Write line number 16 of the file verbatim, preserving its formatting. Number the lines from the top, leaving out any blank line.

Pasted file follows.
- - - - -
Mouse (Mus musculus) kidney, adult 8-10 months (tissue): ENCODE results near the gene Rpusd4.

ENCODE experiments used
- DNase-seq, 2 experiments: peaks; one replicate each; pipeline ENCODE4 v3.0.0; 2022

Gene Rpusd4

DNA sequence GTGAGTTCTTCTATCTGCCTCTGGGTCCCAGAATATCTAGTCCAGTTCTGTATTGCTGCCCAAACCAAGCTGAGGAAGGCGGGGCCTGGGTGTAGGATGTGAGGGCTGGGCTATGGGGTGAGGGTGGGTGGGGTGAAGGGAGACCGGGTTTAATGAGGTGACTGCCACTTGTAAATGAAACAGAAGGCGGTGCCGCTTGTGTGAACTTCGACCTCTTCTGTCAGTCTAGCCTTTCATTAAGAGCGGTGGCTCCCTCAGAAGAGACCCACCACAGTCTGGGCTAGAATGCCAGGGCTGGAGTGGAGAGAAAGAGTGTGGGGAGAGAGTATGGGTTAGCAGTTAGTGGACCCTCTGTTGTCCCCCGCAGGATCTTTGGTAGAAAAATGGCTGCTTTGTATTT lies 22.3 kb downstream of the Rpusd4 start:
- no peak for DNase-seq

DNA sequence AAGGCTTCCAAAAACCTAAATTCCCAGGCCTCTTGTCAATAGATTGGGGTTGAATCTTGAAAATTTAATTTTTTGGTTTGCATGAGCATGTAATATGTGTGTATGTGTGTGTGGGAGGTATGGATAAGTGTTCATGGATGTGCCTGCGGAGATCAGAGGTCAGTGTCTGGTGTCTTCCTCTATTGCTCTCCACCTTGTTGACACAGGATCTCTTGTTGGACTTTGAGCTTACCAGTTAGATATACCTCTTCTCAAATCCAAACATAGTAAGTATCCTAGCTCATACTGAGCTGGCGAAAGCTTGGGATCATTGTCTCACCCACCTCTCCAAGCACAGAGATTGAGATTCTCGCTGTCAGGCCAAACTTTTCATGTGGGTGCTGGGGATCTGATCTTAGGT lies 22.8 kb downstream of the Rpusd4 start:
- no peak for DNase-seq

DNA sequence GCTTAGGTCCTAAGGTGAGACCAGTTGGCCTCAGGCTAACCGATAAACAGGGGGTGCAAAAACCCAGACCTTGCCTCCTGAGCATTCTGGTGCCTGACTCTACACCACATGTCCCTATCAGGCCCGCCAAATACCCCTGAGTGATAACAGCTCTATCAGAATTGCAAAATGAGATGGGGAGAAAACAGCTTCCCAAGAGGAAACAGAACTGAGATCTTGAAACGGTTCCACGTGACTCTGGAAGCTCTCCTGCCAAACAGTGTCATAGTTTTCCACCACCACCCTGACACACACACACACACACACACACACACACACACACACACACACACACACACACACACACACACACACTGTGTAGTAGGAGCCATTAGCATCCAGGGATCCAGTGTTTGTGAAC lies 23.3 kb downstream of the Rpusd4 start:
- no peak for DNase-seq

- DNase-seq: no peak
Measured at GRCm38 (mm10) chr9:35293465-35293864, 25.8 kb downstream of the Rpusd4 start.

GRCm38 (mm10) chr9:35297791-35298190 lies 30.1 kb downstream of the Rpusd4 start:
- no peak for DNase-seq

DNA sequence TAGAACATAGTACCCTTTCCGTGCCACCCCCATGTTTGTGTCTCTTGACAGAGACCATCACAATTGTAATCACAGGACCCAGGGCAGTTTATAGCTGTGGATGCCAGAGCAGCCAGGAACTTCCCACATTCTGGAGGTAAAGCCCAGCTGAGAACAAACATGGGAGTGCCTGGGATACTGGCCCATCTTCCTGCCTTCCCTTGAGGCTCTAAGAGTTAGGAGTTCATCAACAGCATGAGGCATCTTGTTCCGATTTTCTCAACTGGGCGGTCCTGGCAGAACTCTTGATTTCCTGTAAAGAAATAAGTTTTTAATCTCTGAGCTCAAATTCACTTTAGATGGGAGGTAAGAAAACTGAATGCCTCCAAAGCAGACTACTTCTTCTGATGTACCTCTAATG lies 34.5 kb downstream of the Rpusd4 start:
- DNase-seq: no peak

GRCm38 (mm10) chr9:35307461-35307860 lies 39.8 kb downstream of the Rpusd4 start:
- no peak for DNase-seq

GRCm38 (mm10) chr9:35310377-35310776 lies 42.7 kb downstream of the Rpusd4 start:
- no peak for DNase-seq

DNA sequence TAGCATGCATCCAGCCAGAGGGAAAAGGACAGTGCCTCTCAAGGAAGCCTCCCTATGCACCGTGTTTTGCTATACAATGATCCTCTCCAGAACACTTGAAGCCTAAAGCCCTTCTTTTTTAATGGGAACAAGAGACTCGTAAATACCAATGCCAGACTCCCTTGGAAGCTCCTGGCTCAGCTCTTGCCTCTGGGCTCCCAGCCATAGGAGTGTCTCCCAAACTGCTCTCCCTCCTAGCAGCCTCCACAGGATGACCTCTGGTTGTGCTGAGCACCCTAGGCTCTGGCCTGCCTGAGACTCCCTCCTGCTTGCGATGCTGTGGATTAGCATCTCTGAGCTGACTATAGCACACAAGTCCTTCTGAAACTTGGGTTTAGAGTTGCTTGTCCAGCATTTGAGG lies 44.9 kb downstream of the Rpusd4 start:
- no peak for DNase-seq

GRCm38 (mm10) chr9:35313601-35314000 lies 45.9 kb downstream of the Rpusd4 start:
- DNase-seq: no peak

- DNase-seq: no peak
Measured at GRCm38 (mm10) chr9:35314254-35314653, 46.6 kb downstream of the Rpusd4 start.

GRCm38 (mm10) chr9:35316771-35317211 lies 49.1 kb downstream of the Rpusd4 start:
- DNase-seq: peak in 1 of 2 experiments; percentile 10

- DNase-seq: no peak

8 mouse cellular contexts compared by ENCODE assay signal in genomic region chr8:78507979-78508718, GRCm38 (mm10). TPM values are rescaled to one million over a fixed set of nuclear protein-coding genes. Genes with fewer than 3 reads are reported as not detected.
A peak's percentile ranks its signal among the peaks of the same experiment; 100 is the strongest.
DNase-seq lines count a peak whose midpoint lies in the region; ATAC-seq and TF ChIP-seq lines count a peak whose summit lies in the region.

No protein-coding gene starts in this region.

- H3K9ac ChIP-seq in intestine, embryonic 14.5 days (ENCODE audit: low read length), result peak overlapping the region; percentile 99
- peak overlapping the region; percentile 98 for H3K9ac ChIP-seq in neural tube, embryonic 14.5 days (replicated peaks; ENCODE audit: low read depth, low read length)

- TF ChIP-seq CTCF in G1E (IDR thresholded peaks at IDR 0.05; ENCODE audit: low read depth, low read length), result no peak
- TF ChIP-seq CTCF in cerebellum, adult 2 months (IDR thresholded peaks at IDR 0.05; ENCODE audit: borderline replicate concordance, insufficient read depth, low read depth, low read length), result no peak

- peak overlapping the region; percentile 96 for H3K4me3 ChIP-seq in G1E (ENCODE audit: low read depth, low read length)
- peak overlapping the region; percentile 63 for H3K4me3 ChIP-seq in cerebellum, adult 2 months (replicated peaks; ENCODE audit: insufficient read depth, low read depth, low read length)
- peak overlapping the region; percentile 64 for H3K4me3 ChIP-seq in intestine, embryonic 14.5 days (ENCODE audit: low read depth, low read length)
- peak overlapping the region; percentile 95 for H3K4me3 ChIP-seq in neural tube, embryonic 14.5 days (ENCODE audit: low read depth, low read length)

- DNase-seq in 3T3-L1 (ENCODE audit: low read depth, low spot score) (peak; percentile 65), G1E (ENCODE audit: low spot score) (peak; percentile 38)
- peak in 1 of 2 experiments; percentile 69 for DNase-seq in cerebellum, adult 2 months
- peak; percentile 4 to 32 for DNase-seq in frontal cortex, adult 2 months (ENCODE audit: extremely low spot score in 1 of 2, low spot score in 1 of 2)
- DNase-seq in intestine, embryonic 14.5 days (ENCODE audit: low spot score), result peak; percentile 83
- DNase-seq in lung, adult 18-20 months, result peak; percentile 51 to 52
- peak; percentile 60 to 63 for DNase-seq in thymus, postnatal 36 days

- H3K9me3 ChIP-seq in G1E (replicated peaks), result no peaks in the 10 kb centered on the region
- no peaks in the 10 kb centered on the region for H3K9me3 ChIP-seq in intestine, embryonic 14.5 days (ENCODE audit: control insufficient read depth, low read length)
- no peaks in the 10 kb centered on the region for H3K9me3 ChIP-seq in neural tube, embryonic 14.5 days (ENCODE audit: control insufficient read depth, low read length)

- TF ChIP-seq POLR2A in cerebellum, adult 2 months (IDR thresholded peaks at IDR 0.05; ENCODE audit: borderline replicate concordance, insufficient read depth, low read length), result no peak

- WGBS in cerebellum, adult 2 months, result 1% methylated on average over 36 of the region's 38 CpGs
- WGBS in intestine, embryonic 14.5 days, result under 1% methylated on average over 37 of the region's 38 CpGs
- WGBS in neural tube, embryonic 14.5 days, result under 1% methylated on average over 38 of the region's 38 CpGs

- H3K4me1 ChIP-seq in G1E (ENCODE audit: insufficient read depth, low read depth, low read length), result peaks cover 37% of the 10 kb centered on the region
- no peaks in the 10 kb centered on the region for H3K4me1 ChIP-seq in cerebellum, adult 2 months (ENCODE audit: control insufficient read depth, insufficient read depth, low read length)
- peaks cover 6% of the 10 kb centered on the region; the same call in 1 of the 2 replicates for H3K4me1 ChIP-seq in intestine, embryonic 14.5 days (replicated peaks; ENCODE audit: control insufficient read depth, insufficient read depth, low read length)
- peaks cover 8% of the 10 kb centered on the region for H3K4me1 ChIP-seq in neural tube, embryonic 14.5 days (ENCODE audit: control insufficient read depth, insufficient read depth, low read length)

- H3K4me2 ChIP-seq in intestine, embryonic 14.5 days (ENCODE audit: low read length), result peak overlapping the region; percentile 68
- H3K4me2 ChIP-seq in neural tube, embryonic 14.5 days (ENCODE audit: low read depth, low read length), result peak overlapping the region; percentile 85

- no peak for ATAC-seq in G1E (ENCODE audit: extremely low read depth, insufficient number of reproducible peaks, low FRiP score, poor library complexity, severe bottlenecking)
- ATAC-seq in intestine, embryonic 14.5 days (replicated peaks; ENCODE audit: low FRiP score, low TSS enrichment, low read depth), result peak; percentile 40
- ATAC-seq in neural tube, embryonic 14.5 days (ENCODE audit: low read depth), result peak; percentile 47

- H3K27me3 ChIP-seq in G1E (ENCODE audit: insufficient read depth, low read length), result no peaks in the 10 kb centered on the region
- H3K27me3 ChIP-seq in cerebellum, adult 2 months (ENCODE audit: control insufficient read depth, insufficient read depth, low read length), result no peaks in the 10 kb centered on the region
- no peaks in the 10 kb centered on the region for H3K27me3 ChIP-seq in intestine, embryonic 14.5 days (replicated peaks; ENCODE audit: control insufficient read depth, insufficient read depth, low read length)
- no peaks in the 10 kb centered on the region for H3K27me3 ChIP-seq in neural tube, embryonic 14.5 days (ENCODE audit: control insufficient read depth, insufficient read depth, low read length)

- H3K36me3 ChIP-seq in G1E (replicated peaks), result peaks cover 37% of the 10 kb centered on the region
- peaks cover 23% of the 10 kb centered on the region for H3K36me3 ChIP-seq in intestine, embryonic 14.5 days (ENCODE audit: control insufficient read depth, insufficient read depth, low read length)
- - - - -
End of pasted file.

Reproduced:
- DNase-seq: no peak